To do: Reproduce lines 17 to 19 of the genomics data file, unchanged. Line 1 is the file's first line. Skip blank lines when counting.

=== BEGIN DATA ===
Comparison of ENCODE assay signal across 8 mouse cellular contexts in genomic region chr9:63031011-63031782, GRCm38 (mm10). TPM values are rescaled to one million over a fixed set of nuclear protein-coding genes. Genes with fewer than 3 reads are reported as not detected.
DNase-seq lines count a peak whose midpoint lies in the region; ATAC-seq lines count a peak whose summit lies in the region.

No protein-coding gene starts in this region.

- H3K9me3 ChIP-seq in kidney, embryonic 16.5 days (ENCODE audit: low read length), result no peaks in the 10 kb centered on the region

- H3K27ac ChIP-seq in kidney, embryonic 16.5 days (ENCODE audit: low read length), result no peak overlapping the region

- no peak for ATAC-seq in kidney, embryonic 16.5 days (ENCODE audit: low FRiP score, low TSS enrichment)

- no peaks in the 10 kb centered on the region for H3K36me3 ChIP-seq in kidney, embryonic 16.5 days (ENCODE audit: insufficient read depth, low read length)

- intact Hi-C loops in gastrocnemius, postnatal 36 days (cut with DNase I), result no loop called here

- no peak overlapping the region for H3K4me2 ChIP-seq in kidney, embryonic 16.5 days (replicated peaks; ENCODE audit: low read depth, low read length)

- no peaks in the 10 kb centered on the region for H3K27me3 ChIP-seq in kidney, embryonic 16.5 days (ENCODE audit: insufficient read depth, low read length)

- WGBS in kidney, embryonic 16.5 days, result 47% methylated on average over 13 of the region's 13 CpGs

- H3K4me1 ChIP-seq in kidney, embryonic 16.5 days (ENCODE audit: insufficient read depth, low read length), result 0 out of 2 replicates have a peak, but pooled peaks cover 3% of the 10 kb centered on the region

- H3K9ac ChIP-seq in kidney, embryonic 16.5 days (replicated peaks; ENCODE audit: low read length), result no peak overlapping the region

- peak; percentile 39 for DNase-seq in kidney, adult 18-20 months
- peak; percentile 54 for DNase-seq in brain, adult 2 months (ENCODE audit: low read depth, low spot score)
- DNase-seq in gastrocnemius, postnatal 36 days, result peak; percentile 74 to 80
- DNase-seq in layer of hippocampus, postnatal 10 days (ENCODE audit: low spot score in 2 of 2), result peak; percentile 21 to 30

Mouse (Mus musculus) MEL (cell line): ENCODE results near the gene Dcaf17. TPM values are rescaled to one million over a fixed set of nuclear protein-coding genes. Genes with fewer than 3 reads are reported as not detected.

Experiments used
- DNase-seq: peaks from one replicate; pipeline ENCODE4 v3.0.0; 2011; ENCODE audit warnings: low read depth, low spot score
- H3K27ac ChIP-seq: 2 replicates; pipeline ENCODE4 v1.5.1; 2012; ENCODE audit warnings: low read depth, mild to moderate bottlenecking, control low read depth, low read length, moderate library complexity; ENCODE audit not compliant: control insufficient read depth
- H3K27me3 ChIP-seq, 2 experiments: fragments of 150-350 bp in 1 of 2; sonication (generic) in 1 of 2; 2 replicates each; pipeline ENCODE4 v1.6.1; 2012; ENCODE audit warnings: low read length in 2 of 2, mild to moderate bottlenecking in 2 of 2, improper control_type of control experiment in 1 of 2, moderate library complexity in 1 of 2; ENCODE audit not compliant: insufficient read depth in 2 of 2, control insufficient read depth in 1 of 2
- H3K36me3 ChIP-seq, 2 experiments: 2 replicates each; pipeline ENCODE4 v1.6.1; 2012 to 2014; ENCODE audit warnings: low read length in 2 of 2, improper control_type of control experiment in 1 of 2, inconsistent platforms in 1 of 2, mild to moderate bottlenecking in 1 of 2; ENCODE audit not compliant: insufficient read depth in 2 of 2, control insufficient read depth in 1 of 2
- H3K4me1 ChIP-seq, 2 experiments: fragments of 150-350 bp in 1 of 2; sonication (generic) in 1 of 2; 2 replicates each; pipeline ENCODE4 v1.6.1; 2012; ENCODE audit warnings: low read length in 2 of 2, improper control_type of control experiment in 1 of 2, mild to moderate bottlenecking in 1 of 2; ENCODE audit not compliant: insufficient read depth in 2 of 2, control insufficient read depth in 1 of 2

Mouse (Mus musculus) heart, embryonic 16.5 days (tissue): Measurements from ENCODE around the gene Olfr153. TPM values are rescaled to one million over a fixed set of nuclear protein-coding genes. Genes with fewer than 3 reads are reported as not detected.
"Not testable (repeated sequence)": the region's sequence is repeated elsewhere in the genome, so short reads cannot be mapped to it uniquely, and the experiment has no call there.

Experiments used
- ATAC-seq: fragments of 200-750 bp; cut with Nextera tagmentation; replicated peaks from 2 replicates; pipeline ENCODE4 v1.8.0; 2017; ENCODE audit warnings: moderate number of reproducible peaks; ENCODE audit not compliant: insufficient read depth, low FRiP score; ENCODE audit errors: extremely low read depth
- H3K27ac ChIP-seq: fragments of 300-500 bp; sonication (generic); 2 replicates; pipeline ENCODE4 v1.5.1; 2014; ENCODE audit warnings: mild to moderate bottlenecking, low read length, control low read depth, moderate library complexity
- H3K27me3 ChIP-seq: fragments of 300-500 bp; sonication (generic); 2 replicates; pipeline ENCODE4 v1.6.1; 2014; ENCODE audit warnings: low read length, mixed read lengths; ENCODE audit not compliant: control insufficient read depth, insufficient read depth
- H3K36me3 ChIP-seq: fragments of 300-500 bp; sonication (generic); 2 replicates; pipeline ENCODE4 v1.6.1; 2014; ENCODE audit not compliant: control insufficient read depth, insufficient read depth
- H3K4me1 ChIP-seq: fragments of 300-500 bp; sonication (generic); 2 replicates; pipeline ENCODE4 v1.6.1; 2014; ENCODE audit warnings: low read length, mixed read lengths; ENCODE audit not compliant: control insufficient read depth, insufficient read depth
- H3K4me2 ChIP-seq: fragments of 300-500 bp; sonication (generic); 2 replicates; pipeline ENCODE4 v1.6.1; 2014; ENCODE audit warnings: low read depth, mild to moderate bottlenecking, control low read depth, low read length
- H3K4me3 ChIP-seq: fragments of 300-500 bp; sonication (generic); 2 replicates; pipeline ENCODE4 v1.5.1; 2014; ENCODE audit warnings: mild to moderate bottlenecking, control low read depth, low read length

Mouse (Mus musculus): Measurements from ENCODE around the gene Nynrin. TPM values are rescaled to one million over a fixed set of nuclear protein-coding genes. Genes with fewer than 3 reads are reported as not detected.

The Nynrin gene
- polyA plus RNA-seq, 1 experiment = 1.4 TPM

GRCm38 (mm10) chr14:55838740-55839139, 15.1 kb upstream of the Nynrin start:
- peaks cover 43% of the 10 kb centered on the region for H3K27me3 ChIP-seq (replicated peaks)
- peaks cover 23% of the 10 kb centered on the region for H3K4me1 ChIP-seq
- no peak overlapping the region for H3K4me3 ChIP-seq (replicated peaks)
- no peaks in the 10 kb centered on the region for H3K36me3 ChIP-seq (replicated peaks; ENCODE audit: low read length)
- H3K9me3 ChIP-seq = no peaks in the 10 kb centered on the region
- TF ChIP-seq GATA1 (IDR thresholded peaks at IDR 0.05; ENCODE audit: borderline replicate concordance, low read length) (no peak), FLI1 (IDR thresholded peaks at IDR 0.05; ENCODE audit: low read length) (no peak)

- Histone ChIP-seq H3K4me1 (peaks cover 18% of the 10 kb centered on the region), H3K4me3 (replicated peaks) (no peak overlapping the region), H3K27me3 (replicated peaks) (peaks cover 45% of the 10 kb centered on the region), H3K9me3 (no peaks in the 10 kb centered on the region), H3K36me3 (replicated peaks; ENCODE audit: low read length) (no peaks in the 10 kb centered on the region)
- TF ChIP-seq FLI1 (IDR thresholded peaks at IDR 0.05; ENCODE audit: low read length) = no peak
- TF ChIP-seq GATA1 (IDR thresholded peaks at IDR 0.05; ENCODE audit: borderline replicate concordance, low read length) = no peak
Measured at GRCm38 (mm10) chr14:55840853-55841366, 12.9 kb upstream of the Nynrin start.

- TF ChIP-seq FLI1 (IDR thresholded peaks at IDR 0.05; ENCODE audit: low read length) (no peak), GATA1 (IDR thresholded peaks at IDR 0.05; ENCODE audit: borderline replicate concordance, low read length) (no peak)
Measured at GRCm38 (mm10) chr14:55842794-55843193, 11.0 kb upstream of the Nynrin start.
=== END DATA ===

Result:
- DNase-seq in layer of hippocampus, postnatal 10 days (ENCODE audit: low spot score in 2 of 2), result peak; percentile 21 to 30

Mouse (Mus musculus) MEL (cell line): ENCODE results near the gene Dcaf17. TPM values are rescaled to one million over a fixed set of nuclear protein-coding genes. Genes with fewer than 3 reads are reported as not detected.

Experiments used